The business of lighting the cigarettes draws them close. Russov seems calmer now. Although his fingers fumble with the lighter's catch, they don't tremble.
'Good to get a breath of fresh air.'
'Yes,' Andrei agrees, 'but you'll have to excuse me in a minute. I have a patient going into X-ray at two, and I need a word with the radiographer first - '
'Of course. This won't take a moment.'
But still he won't come to the point. Just keeps on dragging at his cigarette and blowing out jerky puffs, like a boy who is smoking for the first time. Like Kolya.
'It's a new patient. A tricky case.'
Andrei nods. 'Would you like me to take a look?'
Russov's face twitches into a smile. 'It's not a question of diagnosis precisely,' he says, with an attempt at his usual manner of lofty certainty, 'but of defining exactly what tests ought to be carried out at this stage.'
'So what are the symptoms?'
'In a case such as this... Well, in such a case one needs to be a hundred per cent certain before one takes the next step.'
'I'm not sure I understand you. What are your initial findings?'
Russov gives a sudden harsh bark of laughter which transforms his face completely. He looks almost savage. His short hair seems to bristle. 'My "initial findings" are that this patient is the son of - of an extremely influential person.'
'Ah. And how old is the boy?'
'And so it's a joint problem, is it? Is that why you've come to me?' Why doesn't Russov get to the point?
'He's Volkov's son,' says Russov abruptly.
'Volkov's?' My God. It's one of those names you only have to say once, like Yezhov or Beria. Andrei's heart thuds, and he has to clear his throat before speaking. 'The Volkov, you mean?'
Russov just nods, and then rushes on. 'A joint problem, yes, I'm pretty sure that's what it is. There's swelling and redness and so on, pain on articulation, heat to the touch. That's why I've come to you. All the symptoms point to juvenile arthritis and you're the man for that. I haven't ordered tests yet, it's pure guesswork,' he adds hastily.
'You'd like me to take a look.'
'If you would. If you would, my dear chap, I tell you, I'd be eternally grateful.'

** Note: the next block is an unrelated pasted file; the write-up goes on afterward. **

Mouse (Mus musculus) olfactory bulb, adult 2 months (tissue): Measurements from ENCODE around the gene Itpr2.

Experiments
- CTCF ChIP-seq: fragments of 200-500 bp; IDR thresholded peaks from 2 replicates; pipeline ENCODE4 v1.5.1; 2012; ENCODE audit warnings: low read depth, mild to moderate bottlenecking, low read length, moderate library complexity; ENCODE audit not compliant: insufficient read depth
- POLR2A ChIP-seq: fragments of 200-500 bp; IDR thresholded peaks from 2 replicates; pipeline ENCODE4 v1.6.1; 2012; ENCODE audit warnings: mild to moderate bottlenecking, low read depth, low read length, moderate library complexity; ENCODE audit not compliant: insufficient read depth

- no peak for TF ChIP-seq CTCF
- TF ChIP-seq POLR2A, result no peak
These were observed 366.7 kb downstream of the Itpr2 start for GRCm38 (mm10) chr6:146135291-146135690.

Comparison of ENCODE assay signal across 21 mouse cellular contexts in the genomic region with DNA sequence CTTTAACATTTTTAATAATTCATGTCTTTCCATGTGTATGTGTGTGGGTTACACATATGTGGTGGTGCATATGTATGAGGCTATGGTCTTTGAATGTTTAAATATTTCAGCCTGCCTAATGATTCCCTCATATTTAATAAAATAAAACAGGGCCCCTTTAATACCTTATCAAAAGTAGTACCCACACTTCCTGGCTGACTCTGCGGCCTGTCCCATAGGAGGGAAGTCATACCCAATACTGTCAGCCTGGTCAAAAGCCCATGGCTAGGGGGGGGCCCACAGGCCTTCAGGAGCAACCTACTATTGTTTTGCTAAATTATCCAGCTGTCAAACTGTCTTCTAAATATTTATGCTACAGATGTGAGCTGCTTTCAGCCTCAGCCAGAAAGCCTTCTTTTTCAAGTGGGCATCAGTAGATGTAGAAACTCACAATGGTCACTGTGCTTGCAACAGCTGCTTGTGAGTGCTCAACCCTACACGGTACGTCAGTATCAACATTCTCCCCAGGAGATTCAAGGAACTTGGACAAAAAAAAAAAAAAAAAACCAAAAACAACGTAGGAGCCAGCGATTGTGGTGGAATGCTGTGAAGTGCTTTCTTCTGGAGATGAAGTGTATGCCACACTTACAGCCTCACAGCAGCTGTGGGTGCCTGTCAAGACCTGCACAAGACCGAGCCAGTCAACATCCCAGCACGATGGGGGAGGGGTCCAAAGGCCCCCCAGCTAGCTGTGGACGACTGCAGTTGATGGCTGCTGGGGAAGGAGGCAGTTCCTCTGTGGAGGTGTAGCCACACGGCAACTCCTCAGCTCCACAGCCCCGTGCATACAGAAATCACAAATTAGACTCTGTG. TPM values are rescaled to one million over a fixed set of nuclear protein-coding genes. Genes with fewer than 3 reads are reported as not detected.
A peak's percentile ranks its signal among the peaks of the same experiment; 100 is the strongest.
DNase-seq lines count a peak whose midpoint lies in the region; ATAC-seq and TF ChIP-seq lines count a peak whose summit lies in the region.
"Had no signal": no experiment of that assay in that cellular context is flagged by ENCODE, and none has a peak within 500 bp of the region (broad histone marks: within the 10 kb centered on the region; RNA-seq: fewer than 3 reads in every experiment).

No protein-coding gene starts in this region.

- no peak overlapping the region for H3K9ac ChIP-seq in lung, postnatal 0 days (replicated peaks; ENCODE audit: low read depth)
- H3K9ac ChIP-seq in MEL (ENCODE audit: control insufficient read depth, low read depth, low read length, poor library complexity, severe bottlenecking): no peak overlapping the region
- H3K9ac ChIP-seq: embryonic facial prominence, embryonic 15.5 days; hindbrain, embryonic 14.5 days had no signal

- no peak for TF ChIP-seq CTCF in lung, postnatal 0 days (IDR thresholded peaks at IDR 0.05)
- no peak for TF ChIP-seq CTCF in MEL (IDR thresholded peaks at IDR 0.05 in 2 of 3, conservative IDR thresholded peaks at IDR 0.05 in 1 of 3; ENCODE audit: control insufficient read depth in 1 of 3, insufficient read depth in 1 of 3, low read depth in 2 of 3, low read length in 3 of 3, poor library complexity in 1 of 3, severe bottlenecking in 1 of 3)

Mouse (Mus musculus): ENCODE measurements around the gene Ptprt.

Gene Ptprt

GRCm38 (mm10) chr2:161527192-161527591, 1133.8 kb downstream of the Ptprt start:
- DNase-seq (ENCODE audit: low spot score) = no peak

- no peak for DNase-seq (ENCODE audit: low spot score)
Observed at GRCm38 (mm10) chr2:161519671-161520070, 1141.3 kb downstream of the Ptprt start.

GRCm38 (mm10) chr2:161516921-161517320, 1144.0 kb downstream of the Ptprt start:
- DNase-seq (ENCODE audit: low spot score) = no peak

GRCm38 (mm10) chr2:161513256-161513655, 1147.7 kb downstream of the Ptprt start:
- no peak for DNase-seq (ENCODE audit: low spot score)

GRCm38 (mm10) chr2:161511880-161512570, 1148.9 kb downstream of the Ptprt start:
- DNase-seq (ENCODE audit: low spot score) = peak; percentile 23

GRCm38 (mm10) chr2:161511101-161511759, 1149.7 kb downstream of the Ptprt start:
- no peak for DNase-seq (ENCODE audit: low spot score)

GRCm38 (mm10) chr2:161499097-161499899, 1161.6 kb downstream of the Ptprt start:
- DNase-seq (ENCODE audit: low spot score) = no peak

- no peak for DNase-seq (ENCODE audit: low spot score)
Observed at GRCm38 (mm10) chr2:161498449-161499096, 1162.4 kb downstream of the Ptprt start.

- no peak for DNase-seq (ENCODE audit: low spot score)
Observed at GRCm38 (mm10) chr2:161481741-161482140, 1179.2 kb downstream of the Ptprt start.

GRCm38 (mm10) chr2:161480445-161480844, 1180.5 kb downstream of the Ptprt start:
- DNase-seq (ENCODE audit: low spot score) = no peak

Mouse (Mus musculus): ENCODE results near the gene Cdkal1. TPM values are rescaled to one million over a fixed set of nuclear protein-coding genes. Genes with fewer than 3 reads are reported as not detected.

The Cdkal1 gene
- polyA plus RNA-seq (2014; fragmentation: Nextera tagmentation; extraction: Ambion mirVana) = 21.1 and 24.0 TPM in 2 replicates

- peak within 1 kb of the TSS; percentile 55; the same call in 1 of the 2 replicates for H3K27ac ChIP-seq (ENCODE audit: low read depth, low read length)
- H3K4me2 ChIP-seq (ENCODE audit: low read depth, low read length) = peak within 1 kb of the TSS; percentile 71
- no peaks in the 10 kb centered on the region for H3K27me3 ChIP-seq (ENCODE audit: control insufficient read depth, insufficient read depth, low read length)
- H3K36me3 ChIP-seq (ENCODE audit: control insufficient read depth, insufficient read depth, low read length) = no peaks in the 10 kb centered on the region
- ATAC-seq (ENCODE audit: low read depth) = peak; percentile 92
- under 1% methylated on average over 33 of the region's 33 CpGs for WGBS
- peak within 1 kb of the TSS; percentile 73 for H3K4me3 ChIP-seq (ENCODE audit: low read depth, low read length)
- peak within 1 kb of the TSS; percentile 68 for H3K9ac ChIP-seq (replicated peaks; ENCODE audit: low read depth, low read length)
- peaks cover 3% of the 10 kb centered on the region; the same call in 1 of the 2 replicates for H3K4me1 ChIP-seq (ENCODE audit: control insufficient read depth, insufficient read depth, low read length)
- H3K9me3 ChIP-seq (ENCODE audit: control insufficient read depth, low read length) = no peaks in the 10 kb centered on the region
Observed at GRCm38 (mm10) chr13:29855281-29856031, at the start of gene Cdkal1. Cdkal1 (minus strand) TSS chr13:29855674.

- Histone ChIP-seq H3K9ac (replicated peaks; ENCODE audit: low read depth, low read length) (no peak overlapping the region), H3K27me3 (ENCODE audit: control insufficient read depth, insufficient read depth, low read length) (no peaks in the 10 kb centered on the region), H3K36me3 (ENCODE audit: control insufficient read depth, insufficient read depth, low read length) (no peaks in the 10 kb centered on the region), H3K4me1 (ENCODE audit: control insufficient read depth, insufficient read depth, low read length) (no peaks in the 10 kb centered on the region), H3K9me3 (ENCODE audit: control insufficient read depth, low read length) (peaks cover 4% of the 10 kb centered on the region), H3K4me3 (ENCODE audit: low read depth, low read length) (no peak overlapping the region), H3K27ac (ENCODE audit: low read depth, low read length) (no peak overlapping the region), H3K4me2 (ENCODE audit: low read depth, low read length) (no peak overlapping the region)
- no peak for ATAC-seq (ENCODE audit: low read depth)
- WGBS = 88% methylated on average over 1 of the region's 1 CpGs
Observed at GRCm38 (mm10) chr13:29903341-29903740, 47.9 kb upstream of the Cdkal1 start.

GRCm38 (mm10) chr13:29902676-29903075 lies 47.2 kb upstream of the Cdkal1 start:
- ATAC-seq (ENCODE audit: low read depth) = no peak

My dear chap? Eternally grateful? Sweat is still leaking from the pores of dry, competent Russov. He never talks like this. What the hell is going on? The breeze is warm and sweet, but ice touches Andrei. There's much more here than he's being told. Russov fears that this child is seriously ill. He wants Andrei to see the boy, take on the case, order the tests and then give the verdict to the family. Russov will do anything not to be the bearer of bad news to Volkov. It won't be Russov's face that Volkov will remember with the cold, hard rage that such a man will feel for anything he can't control.
Russov drops his cigarette butt, grinds it into the path and then smoothes clean gravel over the spot with his heel. Andrei says nothing. He finds himself staring at the lime leaves as if he's never seen them before. They are so fresh and vigorous. Amazing how trees always look as if they've been there for ever, even when you can remember the women stamping down earth over their bare roots.
Russov clears his throat. 'It struck me as just possible that there might be something I've overlooked. There's a risk of setting off in the wrong direction - ordering the wrong tests, for instance. In a case of such significance for... for the hospital, we can't afford any margin of error.'
And he actually has the nerve to look at Andrei self-righteously, as if Andrei is the one who has neglected to think about the greater good of the hospital community. Andrei stares back blankly. Russov's eyes drop. 'For example...' he mumbles. 'For example, you'll recall the little girl with the spleen.'
The Betrayal © 2010 by Helen Dunmore; reprinted with the permission of the publisher, Grove/Atlantic, Inc.
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